TKGA Master Hand Knitter 1 – Swatch 2

Week: 2

Currently Working On: Swatch # 2


This week I worked on the MKH1 program during my Saturday tea shop trip.  It was a great time to work on it.  I brought Principles of Knitting which is a huge reference book and all my other supplies.  I had hours of uninterrupted time and as much good tea as I wanted (plus a brownie).

Swatch 2 uses the same techniques as I needed for Swatch 1 so I spent some time on more general skills.  I read about the different casts on, specifically the long tail cast on.  I’ve been doing this cast on since I first started knitting but never bothered to really learn much other than how to do it.  It was a lot more interesting than I anticipated.  The long tail cast on is what Principles of Knitting refers to as a compound half-hitch cast on.

It’s called a compound half-hitch because unlike the thumb cast on it not only builds an edge but also the first row of stitches. The yarn looped from the forefinger creates the edging while the yarn from the thumb creates the first row of stitches.  I’ve only ever known of the knitted version of the long tail cast on but there is also a purl version.  Instead of creating the first row as knit stitches it creates them as purl stitches.  I can see how this would be helpful as many times you can’t start the right side of a stockinette project until row 2.  With the purl version you could start a right side on the first row.  You could also alternate the knit and purl versions for a much cleaner cast on for ribbing.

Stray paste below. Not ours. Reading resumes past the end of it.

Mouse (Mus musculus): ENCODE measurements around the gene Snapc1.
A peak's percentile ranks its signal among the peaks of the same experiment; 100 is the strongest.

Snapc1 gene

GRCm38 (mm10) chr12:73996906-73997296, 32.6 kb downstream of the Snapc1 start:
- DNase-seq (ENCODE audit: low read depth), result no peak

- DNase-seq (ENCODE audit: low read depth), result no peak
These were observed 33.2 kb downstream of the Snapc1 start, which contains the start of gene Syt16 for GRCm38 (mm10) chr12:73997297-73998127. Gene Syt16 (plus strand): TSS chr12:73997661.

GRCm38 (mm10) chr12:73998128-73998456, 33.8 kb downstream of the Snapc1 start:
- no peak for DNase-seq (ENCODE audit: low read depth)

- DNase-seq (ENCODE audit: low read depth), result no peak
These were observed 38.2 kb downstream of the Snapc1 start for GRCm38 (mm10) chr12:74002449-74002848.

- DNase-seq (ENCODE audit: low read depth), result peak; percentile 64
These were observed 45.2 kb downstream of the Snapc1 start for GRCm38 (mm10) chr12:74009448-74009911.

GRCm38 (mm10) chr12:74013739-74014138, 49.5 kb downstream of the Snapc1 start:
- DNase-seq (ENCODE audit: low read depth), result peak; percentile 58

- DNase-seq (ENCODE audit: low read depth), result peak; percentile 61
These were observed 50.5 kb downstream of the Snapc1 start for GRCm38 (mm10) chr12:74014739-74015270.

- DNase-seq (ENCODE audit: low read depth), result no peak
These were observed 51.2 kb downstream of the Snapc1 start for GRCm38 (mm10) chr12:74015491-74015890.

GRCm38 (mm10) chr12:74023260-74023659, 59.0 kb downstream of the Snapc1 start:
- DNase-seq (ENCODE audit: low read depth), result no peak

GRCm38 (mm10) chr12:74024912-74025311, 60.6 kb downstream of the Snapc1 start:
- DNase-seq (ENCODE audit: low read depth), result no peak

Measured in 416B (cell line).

Another tip I appreciated was was how much yarn to use.  A quick estimate is to use 1/2 – 1″  of yarn for each cast on stitch.  The thicker the yarn the closer to 1″ you’d use.  I tried this with my cast on for Swatch #2 and it turned out perfectly.

I also did another quick read on the kfb increase I used for my ribbing increases.  What I read confirmed that my choice was a good one as the bar created by the increase is well hidden in the purl ditch of the ribbing.  I also read that the tiny hole under the bar was normal.  I’d noticed this when I first started to evaluate my Swatch #1 and was worried about it.

Speaking of my first swatch, I’ve decided to give a few weeks between completion of a swatch and evaluating it. I promised myself I’d point out at least one good thing on each swatch but all I could see was the areas I wanted to improve.  I think a little distance will allow me to be more objective.  The other point this brought up was that I can’t re-knit any swatches until I’ve gotten through them all.  I think that is part of how I got stuck before as I kept wanting to re-knit the same swatch over and over again until it was perfect and was never able to move forward.

Lastly, I started a progress summary page to give myself an overview of my entire progress.


Hiatt, June Hemmons, The Principles of Knitting, Simon and Schuster, 1988.

Cast On: Chapter 2, pgs 40-44

Bar Increase: Chapter 11, pgs 207-208

Leave a Reply